41-43). This portray Donald Trump as someone with tyrannicaland discriminatory nature.As for the language in thisarticle, it is written in a very simple language even though some Spanish wordsare used, words for beasts and monsters from bedtime stories. Tobar is stillexplaining the meaning of the Spanish words and what the monsters are, sincethe target group is not only supposed to be the Latino community, “There is “La Llorona,” who is said to moan for her dead children. And morerecently, the Chupacabra, which sucks the blood from farm animals andmaybe a boy or a girl if he or she doesn’t behave.”(ll. 2-4)The reason for the choice of a simple languageis primarily because the whole article is based on interviews with smallimmigrant children in America, and most of the things they say are quoteddirectly, Hugo boiled The Donald’s message down to three words:”Mexicans are ugly.
“” (ll. 17-18) Furthermore, Tabor uses imagerywhen he is writing illustrative words to give us visual images so that we canimagine how people act or how certain things look like. Since it is an article,it limits the imagery so it is created in a minimal way, for example when thelocal mall is described, “…a Lynwood mall that celebratesMexican identity with replicas of Olmec sculptures, a statue of Pancho Villaand the facade of a colonial church.” (ll.
50-51), or when DonaldTrump is described, “A 10-year-old like Damaris watches The Donald descending an escalator in TrumpTower. Or standing at the border in Texas in a white hat…” (ll.
75-76) The main linguistic andargumentative features which helps Tobar deliver his message is the use ofirony, satire and humour all together with his resort to feelings or pathos madeby keeping the focus on immigrant children’s point of views on Donald Trump.When the children see Trump as a monster, it underlines the notion of fear. Also,by not interviewing parents but instead children is a way of using pathos as itmakes it easier for the writer to make the American people sympathize with theimmigrant children and refuse to accept Trump’s negativeview on immigration. Pathos is created through the useof the perspective of children, which creates figurative associations betweenDonald Trump and a boogeyman: “…Donald J. Trump has become afigure of dread and comic-book meanness to the Latino community.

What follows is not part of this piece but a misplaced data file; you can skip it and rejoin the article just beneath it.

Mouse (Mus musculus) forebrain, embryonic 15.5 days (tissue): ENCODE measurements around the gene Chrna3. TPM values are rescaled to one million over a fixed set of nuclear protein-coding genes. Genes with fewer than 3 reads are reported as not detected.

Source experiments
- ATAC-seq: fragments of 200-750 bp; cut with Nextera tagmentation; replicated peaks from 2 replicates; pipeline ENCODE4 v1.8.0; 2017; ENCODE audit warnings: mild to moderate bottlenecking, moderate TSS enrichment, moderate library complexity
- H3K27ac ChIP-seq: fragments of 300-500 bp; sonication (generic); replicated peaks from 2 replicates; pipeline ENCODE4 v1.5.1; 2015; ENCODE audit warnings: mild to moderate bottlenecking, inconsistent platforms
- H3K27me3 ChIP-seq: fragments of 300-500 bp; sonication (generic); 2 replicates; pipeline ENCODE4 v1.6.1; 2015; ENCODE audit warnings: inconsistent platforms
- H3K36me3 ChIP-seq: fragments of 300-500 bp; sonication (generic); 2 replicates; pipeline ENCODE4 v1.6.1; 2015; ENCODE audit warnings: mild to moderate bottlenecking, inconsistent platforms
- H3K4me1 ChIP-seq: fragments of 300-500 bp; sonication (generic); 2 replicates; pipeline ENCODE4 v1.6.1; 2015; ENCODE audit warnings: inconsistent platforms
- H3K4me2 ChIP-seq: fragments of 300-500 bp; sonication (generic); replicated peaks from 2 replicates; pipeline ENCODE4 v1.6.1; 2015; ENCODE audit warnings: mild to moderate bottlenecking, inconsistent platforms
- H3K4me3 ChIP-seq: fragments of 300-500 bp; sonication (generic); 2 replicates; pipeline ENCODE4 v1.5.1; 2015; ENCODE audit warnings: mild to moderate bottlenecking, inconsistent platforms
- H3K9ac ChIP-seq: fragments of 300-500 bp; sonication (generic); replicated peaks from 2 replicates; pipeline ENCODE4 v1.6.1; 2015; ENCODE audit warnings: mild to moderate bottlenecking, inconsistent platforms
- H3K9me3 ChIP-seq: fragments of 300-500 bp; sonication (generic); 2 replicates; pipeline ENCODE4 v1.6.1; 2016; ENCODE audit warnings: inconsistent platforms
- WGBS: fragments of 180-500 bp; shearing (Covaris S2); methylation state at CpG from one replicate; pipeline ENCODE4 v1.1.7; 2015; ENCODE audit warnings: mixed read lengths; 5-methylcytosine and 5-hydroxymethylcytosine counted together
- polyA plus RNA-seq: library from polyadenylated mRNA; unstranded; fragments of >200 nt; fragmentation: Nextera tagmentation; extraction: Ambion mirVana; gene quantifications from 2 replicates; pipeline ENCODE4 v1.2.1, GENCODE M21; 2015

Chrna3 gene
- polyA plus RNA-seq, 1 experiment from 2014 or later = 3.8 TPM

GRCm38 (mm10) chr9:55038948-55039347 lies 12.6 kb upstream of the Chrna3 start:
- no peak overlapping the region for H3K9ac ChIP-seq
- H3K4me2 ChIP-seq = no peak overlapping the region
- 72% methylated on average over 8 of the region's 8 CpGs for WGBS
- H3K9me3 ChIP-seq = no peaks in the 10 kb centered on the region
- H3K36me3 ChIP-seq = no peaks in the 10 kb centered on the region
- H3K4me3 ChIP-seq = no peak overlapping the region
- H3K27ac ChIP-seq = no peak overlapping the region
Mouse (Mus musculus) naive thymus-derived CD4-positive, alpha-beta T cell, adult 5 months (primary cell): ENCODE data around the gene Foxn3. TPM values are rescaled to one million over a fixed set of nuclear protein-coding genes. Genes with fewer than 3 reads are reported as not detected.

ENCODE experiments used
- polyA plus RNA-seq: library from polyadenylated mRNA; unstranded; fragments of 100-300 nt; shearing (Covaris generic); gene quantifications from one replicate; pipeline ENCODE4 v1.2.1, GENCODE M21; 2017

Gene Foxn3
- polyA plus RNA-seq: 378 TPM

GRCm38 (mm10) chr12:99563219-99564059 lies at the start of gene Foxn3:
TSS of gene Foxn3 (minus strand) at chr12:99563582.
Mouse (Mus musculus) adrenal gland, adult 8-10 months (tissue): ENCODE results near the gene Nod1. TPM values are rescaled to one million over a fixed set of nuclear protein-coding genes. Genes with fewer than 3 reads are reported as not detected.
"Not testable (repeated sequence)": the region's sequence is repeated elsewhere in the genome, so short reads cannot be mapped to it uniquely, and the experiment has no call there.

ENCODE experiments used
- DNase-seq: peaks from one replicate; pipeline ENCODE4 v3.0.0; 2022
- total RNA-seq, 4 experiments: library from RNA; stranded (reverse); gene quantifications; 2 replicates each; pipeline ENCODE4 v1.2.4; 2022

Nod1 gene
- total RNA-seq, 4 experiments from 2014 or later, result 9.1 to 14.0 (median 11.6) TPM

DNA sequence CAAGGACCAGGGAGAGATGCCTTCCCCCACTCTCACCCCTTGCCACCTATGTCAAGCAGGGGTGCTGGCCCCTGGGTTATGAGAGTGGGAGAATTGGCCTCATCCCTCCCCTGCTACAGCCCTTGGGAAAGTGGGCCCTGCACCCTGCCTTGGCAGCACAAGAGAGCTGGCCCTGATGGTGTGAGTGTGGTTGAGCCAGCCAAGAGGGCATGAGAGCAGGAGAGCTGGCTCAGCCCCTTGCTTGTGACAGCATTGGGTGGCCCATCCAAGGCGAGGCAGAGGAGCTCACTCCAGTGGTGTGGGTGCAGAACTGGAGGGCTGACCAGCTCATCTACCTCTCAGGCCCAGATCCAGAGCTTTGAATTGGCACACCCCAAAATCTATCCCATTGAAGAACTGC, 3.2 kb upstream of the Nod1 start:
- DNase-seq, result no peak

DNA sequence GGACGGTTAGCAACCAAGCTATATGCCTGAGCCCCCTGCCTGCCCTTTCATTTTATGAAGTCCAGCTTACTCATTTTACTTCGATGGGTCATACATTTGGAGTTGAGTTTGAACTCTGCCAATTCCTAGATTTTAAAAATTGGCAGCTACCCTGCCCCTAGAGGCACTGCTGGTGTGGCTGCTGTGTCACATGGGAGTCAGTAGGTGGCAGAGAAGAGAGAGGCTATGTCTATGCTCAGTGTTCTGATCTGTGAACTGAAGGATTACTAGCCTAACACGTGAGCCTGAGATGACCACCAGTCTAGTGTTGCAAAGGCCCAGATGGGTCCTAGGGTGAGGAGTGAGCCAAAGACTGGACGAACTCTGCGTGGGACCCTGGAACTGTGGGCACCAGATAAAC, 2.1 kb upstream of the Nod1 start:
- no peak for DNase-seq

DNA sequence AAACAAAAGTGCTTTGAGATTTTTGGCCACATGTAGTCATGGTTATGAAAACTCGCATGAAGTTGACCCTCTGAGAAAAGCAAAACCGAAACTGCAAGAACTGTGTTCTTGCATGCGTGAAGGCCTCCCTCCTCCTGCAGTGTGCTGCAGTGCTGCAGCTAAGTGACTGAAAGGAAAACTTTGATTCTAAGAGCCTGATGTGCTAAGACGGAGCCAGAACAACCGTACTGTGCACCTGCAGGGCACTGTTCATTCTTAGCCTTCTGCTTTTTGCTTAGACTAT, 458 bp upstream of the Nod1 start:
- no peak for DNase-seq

He’s a villainin a flaccid pompadour, spewing threats and insults…” (ll. 8-10) Then, pathos is also created bypresenting the way the children feel about this politician; they are made sadby his words, but their responses are emotional but mild, making a sharpcontrast to Trump’s strong language: “It made young Hugo’sad’ to hear someone call his parents ugly, he said. And if he could meet Mr.Trump, he’d tell him, “Bad luck for you.
“” (ll. 19-20) The author’s intention was to criticize and ridiculeTrump and show the aberrant, exaggerated nature of his campaign against Latinoimmigrants. He managed to do this by presenting him from the children’s perspective, as a bedtime story boogeyman.
His implicit messages are thatthe politician himself is much like a caricature, which should not be takenseriously as a presidential candidate, but also that such discriminatoryattitudes affect the Latino community in many negative ways, from children toadults.To decide whether the author was,in fact successful, in delivering his message is merely a question of askingyourself if you felt convinced by the arguments and if you think otherswill too.I feel like it is smart by the authornot to directly criticize trump, but instead using children to cover up for hisown standpoints and perspectives about the situation.